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Twenty years ago a panel of distinguished North American economists provided a wideranging 'view from the North' of the Australian economy. With respect to macroeconomic policy discussion, they identified the four most important contemporary issues as being the emergence ofa 'real wage overhang' and its consequent effects in the labour market; the scope for fiscal policy to stimulate aggregate demand; the macroeconomic effects of a resources boom; and the interaction between monetary and exchange-rate policy.
A brief review of macroeconomic developments in the decade before 1983 is helpful to understand the importance of these four issues. For example, from March 1972 to March 1983, the unemployment rate rose from 2.4 to 9.7 per cent, leading many to question the relative importance of deficient demand and excessive real wage growth in labour-market outcomes. Interest in the role of countercyclical fiscal policy was intensified because of the deep recession in the early 19805 gross domestic product (GDP) in December 1982 was 3 per cent lower than a year earlier. The terms of trade rose by 30 per cent in the early 1970s, only to fall back to their original level by 1977. The last of the four issues -the interaction of monetary and exchange-rate policy -had recently been thrust to centre stage by the decision to float the Australian dollar in March 1983.In Australia, as elsewhere, macroeconomic debate and research interests are driven by events as well as building on earlier research. This is no less true over the two decades reviewed in this chapter than it was in 1983. The four sections that followdealing with the evolution of the current account deficit and foreign indebtedness; monetary policy; fiscal policy; and measures of equilibrium unemployment are necessarily a selective view of the wide range of macroeconomic research in Australia. Important contemporary policy issues have motivated the choice, and each section includes a brief account of historical developments.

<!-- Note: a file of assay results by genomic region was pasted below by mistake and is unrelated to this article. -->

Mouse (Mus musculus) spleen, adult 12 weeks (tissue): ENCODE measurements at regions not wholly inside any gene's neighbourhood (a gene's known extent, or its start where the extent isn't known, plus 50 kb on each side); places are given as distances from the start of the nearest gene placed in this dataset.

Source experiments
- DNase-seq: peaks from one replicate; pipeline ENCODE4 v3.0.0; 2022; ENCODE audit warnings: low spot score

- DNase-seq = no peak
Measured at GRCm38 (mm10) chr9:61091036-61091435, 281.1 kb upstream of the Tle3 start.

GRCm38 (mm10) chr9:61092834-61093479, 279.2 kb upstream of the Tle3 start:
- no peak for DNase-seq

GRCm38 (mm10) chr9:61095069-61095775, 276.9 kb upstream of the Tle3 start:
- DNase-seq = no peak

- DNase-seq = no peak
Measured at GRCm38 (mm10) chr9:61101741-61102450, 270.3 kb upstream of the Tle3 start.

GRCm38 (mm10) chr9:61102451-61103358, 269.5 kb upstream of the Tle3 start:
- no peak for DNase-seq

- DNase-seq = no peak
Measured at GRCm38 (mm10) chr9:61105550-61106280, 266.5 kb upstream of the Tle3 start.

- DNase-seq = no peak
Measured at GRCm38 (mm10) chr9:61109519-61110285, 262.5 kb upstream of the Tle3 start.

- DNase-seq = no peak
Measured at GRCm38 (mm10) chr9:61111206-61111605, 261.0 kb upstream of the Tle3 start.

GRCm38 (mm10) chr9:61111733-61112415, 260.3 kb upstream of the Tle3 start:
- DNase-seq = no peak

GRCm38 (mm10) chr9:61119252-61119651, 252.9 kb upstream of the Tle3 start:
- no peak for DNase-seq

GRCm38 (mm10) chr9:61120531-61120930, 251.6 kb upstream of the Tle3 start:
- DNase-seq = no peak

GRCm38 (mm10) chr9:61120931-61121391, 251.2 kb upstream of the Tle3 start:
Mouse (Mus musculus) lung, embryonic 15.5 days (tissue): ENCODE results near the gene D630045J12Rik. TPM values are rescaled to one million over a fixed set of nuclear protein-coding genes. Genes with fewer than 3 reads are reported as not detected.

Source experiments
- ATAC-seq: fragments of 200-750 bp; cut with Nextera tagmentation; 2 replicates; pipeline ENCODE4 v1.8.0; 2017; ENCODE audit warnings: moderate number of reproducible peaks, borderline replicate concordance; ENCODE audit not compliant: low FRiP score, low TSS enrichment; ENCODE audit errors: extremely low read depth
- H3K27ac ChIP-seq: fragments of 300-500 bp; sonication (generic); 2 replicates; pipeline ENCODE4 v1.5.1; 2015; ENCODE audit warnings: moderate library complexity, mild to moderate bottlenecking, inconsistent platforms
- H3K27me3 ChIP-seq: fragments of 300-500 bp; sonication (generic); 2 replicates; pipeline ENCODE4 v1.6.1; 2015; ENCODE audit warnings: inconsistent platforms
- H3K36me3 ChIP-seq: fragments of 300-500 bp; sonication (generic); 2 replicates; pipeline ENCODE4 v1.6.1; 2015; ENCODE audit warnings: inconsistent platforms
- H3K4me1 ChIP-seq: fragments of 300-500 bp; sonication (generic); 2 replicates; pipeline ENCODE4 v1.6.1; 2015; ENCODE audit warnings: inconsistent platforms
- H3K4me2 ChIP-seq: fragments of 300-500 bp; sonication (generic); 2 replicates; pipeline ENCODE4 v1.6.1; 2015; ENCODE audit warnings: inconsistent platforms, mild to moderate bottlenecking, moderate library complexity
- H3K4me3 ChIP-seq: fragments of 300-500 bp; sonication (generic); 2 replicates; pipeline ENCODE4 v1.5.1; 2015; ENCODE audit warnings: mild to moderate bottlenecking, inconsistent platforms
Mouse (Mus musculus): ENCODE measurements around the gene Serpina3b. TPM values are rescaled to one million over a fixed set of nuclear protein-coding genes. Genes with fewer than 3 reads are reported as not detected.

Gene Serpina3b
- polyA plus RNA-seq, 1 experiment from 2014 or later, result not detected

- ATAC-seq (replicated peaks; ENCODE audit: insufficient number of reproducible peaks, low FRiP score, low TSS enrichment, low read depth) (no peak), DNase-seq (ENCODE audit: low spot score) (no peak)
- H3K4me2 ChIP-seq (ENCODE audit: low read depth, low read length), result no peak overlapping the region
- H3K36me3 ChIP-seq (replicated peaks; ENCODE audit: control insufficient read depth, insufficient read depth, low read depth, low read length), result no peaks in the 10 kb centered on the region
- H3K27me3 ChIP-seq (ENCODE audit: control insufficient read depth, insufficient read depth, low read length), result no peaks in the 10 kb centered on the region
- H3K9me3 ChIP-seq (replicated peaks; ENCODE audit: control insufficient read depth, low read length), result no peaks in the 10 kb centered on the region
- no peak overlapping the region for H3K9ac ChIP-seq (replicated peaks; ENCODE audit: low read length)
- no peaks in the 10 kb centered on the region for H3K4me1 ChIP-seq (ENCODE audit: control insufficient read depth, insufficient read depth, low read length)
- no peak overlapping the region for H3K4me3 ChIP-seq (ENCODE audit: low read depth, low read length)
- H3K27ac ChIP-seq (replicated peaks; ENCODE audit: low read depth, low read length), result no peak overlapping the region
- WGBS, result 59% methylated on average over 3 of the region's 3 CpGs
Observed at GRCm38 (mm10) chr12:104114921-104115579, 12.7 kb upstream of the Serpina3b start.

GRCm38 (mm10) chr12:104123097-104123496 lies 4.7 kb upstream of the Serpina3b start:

Publication titleThe Cambridge Handbook of Social Sciences in Australia
EditorsIan McAllister, Steve Dowrick & Riaz Hassan
PublisherCambridge University Press
Place of publicationCambridge, United Kingdom